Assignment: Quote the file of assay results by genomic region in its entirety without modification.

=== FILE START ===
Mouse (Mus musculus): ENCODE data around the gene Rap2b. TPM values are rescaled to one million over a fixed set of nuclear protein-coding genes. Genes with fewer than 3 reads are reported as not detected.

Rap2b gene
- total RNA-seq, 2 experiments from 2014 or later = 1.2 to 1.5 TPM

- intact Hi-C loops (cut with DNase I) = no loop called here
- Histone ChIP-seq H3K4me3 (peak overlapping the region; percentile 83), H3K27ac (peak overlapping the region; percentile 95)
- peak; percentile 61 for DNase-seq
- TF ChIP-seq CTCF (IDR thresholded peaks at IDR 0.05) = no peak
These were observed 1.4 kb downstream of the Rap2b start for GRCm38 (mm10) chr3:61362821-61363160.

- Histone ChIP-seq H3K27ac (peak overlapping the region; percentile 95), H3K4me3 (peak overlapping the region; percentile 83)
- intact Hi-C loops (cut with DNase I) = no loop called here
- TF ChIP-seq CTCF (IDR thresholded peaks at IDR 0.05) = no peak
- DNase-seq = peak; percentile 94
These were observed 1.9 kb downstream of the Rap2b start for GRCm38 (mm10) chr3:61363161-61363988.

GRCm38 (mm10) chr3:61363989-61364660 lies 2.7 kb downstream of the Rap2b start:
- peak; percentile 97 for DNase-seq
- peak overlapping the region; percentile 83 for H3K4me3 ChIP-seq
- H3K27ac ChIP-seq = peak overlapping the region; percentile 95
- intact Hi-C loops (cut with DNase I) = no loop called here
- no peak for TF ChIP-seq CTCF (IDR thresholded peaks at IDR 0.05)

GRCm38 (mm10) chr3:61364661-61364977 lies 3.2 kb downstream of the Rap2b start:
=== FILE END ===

Mouse (Mus musculus): ENCODE data around the gene Rap2b. TPM values are rescaled to one million over a fixed set of nuclear protein-coding genes. Genes with fewer than 3 reads are reported as not detected.

Rap2b gene
- total RNA-seq, 2 experiments from 2014 or later = 1.2 to 1.5 TPM

- intact Hi-C loops (cut with DNase I) = no loop called here
- Histone ChIP-seq H3K4me3 (peak overlapping the region; percentile 83), H3K27ac (peak overlapping the region; percentile 95)
- peak; percentile 61 for DNase-seq
- TF ChIP-seq CTCF (IDR thresholded peaks at IDR 0.05) = no peak
These were observed 1.4 kb downstream of the Rap2b start for GRCm38 (mm10) chr3:61362821-61363160.

- Histone ChIP-seq H3K27ac (peak overlapping the region; percentile 95), H3K4me3 (peak overlapping the region; percentile 83)
- intact Hi-C loops (cut with DNase I) = no loop called here
- TF ChIP-seq CTCF (IDR thresholded peaks at IDR 0.05) = no peak
- DNase-seq = peak; percentile 94
These were observed 1.9 kb downstream of the Rap2b start for GRCm38 (mm10) chr3:61363161-61363988.

GRCm38 (mm10) chr3:61363989-61364660 lies 2.7 kb downstream of the Rap2b start:
- peak; percentile 97 for DNase-seq
- peak overlapping the region; percentile 83 for H3K4me3 ChIP-seq
- H3K27ac ChIP-seq = peak overlapping the region; percentile 95
- intact Hi-C loops (cut with DNase I) = no loop called here
- no peak for TF ChIP-seq CTCF (IDR thresholded peaks at IDR 0.05)

GRCm38 (mm10) chr3:61364661-61364977 lies 3.2 kb downstream of the Rap2b start: